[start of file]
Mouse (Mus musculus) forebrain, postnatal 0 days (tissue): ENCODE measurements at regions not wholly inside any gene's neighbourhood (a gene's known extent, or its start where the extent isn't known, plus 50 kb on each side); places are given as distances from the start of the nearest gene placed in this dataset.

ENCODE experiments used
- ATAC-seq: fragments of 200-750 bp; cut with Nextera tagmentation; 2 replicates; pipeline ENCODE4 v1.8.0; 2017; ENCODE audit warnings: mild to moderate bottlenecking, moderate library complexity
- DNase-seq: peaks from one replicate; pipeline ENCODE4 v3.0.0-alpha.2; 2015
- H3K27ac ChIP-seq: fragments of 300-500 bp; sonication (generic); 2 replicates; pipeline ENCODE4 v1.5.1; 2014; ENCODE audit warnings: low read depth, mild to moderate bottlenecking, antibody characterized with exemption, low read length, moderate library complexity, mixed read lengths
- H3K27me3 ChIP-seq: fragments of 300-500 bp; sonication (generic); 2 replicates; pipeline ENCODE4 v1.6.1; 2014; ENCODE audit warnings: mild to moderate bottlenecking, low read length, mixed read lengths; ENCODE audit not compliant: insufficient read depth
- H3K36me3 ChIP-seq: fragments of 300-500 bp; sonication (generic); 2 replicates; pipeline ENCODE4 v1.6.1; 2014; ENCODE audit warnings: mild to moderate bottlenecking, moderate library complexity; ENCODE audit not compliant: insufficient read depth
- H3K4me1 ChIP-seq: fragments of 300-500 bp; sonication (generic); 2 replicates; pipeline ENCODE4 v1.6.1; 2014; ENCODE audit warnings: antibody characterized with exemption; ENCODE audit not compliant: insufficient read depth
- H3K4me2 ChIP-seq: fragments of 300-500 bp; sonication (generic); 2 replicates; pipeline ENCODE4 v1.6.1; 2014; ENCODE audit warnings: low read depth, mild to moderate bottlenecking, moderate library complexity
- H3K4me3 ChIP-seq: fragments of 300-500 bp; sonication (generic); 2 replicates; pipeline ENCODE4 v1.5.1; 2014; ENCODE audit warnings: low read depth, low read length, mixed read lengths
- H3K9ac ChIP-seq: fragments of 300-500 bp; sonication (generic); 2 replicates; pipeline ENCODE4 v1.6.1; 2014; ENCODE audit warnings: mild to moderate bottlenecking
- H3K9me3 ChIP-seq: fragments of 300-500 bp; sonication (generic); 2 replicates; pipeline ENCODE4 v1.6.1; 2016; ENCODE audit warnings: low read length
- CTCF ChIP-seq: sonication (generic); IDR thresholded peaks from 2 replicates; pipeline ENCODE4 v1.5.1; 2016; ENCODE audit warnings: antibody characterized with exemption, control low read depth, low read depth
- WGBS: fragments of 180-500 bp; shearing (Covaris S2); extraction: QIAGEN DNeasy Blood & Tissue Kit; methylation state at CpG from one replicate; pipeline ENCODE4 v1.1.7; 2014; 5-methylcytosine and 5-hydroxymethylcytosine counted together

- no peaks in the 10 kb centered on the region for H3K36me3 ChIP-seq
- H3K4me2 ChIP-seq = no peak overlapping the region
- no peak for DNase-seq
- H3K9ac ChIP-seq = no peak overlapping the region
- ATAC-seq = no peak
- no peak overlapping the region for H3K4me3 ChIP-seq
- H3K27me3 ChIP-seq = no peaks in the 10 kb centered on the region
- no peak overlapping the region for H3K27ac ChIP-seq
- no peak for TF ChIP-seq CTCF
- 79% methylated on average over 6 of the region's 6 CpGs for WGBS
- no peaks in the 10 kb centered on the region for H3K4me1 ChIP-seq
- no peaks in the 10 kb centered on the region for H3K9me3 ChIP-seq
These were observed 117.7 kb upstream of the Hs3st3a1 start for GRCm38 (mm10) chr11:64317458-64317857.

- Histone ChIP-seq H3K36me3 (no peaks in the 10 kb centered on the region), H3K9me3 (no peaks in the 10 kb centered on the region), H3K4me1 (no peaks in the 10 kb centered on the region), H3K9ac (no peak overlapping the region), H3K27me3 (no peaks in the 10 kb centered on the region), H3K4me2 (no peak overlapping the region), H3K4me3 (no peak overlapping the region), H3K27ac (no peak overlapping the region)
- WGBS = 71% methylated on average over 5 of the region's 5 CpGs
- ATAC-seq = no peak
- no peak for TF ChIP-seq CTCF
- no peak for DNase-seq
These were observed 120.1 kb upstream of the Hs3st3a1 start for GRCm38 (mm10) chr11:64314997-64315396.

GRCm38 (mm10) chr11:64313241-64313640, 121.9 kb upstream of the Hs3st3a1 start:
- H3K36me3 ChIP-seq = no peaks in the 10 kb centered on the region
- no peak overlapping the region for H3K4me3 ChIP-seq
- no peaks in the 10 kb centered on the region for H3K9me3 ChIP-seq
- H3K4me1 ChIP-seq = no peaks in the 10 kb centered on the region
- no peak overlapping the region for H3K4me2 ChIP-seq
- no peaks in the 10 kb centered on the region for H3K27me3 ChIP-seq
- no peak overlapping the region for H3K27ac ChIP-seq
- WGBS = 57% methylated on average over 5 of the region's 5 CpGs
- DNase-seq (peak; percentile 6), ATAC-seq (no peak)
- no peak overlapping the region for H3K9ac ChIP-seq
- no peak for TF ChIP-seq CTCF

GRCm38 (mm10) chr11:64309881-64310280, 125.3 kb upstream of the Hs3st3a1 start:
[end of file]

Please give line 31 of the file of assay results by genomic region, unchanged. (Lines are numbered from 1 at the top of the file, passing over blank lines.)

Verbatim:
- no peak for TF ChIP-seq CTCF